hurricane sandy

I am not going to re-post pictures of Long Beach under water or the Atlantic City boardwalk washed away. You can look online and find dozens of shots of broken tree limbs, a flying trampoline and the 110 homes that burned down in Breezy Point. I really don’t want a visual reminder of the horribleness surrounding my Long Island here on this Blog forever. I’ll leave them stored in my mind, not at all forgotten but not threatening to surprise me as I scroll through the Blog one day in the future.

I can’t not post anything though. Below is a shot of my kids in front of an uprooted tree and two shots taken when we lost power during Sandy. That’s it. We took one quick drive through town but other than that, we’ve been home for three days and counting. School is out all week. It’s very hard to find open gas stations and stores still have no milk or bread on the shelves, if they are even open. Traffic lights are out so it’s not safe to drive and cross major intersections.

A good chunk of my town has power and my home is one of the lucky ones. We were out for 24 hours when it turned back on. I almost feel silly for having it. How can we be so fortunate when so many others are not? I have a friend in the Rockaways where such devastation hit, a client in Long Beach who lost everything and I have an Aunt stranded in Long Beach right now where 5000 Port-A-Potties are being brought in and water isn’t safe to drink until at least Monday. They are flooded in and simply cannot get out. And here I am, online. On Facebook. Ridiculous.

Believe me, I am counting my blessings and then some. This was one of the big reasons we did not trick or treat yesterday. Of course we’re not scrooges and didn’t want to stop all fun for our children. They got dressed up and went to visit Grandma and a few neighbors and Aunts.  We simply could not get on board with going house to house for candy when so many people are worried about loved ones and had family and friends who lost their homes and every single memory inside during Hurricane Sandy.  Not only that, but it’s unsafe out there. Our town is still unlit in areas, there are tons of giant trees and branches on the ground and worst of all, lots of hanging power lines. We didn’t feel safe letting our kids walk around in these conditions.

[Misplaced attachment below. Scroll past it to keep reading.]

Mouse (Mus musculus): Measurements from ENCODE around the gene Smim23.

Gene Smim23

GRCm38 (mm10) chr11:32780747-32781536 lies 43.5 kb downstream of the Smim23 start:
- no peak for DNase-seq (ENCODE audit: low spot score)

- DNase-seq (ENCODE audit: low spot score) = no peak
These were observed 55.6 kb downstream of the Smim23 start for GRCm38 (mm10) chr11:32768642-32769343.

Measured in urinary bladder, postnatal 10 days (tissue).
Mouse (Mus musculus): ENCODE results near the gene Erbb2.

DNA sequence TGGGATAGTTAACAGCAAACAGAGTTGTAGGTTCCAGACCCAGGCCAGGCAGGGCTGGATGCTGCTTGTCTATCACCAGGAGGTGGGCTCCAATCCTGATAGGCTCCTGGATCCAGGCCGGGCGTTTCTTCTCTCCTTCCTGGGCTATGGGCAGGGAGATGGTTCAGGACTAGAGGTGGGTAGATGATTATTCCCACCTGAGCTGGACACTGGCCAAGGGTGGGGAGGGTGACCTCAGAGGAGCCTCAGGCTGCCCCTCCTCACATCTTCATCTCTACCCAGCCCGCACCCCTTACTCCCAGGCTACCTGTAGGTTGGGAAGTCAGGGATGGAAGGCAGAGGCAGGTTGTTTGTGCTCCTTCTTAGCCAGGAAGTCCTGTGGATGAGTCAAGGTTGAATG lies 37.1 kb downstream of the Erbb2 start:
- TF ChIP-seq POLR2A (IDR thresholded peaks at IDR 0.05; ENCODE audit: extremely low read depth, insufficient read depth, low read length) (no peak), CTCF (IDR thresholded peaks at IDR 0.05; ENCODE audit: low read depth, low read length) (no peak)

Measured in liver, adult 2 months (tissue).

I originally read that LIPA said expect power outages for 7-10 days and last night, I heard it could be up to 3 weeks in some areas. I don’t even know what to say about that. I am so thankful our power was restored quickly and I truly want to help others out there who aren’t so lucky right now. I can’t just go posting my home address on here for all to see but if you are a past client of mine and have it + no power, please stop by. If you are a long lost friend + no power, you are welcome too! If anyone needs a cup of hot coffee, a place to charge your cell phone or even just Disney channel for your kids to give you an hour break and you know where we live, our doors are open to you. If you have a way to send out e-mails, please do not hesitate to contact me: gina@ginamillerdesigns.com